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Transcript of Mobile phone
or "cell phone") is a long-range, portable electronic device used for
mobile communiction. In addition to the standard voice function of a
telephone, current mobile phones can support many additional
services such as SMS for text mesasaging, email, packet switching for
access to the Internet, and MMS for sending and receiving photos and
video. Most current mobile phones connect to a cellular network of
base stations (cell sites), which is in turn interconnected to the public
switched telephone network (PSTN) (the exception are satellite phones).
History The introduction of hexagonal cells for mobile phone base stations, invented in 1947 by Bell Labs engineers at AT&T, was further developed by Bell Labs during the 1960s. Radiophones have a long and varied history going back to the Second World War with military use of radio telephony links and civil services in the 1950s, while hand-held cellular radio devices have been available since 1983. Due to their low establishment costs and rapid deployment, mobile phone networks have since spread rapidly throughout the world, outstripping the growth of fixed telephony.
In 1945, the 0G generation of mobile telephones were introduced. 0G mobile telephones, such as Mobile Telephone Service, were not officially categorized as mobile phones, since they did not support the automatic change of channel frequency in the middle of a call, when the user moved from one cell (base station coverage area) to another cell, a feature called "handover".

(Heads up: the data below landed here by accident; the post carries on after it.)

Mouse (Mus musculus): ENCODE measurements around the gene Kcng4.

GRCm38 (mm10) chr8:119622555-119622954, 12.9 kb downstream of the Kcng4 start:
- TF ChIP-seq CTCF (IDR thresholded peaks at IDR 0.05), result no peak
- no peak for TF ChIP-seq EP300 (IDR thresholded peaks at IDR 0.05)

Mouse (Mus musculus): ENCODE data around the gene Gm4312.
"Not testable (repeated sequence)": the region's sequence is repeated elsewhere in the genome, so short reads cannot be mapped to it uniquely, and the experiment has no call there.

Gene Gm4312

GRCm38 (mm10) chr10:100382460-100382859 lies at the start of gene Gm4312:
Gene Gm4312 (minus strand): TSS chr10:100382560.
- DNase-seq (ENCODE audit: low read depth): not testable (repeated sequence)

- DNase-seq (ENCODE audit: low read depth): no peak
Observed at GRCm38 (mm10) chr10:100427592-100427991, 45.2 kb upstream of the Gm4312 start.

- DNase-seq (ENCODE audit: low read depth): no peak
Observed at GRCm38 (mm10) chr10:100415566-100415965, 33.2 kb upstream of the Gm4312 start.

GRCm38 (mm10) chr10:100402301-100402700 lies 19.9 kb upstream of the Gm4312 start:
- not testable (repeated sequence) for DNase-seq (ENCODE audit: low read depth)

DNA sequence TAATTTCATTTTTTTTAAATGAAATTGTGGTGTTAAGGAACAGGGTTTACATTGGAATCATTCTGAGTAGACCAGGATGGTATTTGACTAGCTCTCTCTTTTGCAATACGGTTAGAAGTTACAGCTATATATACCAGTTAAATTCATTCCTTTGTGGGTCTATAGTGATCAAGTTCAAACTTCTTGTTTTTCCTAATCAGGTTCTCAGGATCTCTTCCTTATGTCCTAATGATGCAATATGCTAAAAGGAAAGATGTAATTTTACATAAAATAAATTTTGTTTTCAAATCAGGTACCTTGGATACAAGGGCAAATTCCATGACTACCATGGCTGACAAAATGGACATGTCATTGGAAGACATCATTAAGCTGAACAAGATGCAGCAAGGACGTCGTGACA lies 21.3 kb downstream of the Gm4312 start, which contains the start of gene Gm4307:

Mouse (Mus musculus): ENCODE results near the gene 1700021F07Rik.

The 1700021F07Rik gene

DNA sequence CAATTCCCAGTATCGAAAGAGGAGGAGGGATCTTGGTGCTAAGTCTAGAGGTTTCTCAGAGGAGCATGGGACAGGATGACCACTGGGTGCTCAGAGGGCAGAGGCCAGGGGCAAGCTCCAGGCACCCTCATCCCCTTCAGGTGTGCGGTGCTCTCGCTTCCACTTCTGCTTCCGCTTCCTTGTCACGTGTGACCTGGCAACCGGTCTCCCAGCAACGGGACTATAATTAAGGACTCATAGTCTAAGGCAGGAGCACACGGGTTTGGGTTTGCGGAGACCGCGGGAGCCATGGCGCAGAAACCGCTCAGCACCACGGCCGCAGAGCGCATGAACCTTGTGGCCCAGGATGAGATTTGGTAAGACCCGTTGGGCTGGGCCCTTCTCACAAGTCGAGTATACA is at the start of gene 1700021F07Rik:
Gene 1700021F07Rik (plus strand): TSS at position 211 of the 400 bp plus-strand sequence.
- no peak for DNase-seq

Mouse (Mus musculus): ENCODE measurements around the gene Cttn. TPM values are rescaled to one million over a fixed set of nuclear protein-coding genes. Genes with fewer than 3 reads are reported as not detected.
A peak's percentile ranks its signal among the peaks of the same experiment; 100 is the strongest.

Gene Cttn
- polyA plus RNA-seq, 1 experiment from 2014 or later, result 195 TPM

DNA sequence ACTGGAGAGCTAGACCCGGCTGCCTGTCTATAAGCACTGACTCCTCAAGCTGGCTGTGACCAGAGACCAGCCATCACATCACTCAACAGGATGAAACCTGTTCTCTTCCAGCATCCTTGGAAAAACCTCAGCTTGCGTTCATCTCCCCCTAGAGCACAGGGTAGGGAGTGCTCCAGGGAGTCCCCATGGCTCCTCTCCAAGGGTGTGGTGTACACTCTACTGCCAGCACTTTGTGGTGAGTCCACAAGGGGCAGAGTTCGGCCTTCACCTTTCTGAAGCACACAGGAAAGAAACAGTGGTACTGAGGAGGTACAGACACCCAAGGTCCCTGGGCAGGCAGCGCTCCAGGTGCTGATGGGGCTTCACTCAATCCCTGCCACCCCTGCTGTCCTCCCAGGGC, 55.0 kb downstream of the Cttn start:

In 1970 Amos Joel of Bell Labs invented the "call handoff" feature, which allowed a mobile-phone user to travel through several cells during the same conversation. Martin Cooper of Motorola is widely considered to be the inventor of the first practical mobile phone for handheld use in a non-vehicle setting. Using a modern, if somewhat heavy portable handset, Cooper made the first call on a handheld mobile phone on April 3, 1973. At the time he made his call, Cooper was working as Motorola's General Manager of its Communications Division.
Fully automatic cellular networks were first introduced in the early to mid-1980s (the 1G generation). The first fully automatic mobile phone system was the 1981 Nordic Mobile Telephone (NMT) system. Until the early 1990s, most mobile phones were too large to be carried in a jacket pocket, so they were usually permanently installed in vehicles as car phones. With the advance of miniaturization and smaller digital components, mobile phones got smaller and lighter.